Continued from Part 1:
I interviewed Gary Taubes by phone a few weeks ago, shortly after he gave a talk about the main ideas of his new book — Good Calories, Bad Calories — at UC Berkeley. The interview lasted about 2 hours. This is part 2. SETH: What do you think about prions? GARY TAUBES: Here’s the problem with prions: the claim is that here’s a radical discovery — an infectious agent that doesn’t have nucleic acid — and it’s based fundamentally on a negative result, which is that when researchers have gone looking for the nucleic acids they failed to find them. Therefore, so the logic goes, they must not be there. The original claim, by Stan Pruisner, another Nobel Prize winner, was premature. He made some claims in his early papers that were definitively wrong. Yet everything he’s done since then supports his initial claim, which suggests he’s was either remarkably lucky to begin with, or he’s only capable of interpreting his results so that they agree with his preconceptions. One of the themes in all of my work is that if you go public on premature data, what happens is that the motivation to do really good science ceases. By “really good science”, what you’re supposed to do, as brutally as you can, is to try to come up with tests that would refute your own hypothesis. The idea is that if your hypothesis survives every rigorous test you can imagine, and all those that everyone else can imagine, then you can start believing itss true. But once you’ve staked a claim based on premature data — once you’ve gone out on a limb without doing any of those rigorous tests — now your motivation becomes to prove that you were right., which you can never do in any case. But the point is that you stop trying to refute your hypothesis, and you start trying to accumulate evidence that supports it and the latter isn’t science. It’s more like what happens in religions. SETH: That’s what happened with Peter Duesberg. He was a good scientist until he started making claims about HIV. GARY TAUBES: When I wrote this prion article in 1987, the science was so bad that it was a joke. Still, I never said that the prion concept wasn’t correct; I just said there was excruciatingly little evidence to support it, and there were plenty of reasons to believe it was wrong. How do you get strains of an infectious agent without nucleic acids (RNA or DNA) to encode the information in the strains? If you actually look today, even though Prusiner has won the Nobel Prize, if you go to the WHO website or the NIH website and you read up on prions, you’ll see that it’s still considered a hypothesis. There’s still no way to explain how you can get strains without a virus. Prusiner has these ideas, but they’re along the lines of now “a miracle happens”. It’s another long story, but one of the problems (and this is a theme in my book), when you let an untested hypothesis grow and infect the science to the point where people start to believe it’s true, even though it’s never been rigorously tested, the obstacles against ever overturning it get bigger and bigger. It’s like the dietary fat hypothesis: you let it sit around for 40 years, and it evolves to the point that people consider it dogma; it’s virtually impossible to overturn it. The situation with prions isn’t so bad because the public doesn’t care about prions the way that they care about diet, but once the Nobel Prize is awarded, even though it’s still considered a hypothesis, people tend to ignore the studies that suggest it’s wrong. There’s one researcher from Yale who is constantly publishing evidence in major journals that she’s found the nucleic acids, and people just ignore her. They believe the question has already been answered. SETH: What’s her name? GARY TAUBES: Laura Manuelidis.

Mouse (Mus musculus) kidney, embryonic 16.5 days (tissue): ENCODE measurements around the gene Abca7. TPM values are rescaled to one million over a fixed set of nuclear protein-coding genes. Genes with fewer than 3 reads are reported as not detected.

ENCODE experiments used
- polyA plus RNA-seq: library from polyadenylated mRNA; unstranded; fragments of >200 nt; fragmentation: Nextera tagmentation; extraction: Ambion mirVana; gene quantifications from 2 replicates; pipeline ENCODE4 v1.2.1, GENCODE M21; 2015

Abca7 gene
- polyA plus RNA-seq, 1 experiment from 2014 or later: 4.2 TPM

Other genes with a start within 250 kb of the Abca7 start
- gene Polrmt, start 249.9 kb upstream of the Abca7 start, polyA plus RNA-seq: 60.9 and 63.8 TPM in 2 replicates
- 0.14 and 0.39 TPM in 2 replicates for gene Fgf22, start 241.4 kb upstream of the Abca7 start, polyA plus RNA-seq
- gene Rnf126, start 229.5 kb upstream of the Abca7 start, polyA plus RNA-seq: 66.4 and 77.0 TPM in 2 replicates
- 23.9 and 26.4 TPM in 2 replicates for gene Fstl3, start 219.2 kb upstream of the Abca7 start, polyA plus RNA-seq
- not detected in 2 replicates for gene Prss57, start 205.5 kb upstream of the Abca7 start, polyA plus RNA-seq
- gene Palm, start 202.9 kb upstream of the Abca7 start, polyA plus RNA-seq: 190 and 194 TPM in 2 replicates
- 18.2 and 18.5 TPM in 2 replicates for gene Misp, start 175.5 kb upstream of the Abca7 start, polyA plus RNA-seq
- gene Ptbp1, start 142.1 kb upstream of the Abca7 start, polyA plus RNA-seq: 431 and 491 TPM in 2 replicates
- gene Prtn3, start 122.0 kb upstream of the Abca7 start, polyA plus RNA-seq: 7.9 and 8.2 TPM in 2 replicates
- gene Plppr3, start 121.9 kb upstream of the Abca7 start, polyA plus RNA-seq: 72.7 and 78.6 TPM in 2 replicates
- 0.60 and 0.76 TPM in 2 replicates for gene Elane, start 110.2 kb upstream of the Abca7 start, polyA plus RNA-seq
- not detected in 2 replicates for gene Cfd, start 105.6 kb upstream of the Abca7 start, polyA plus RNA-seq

Continued in Part 3: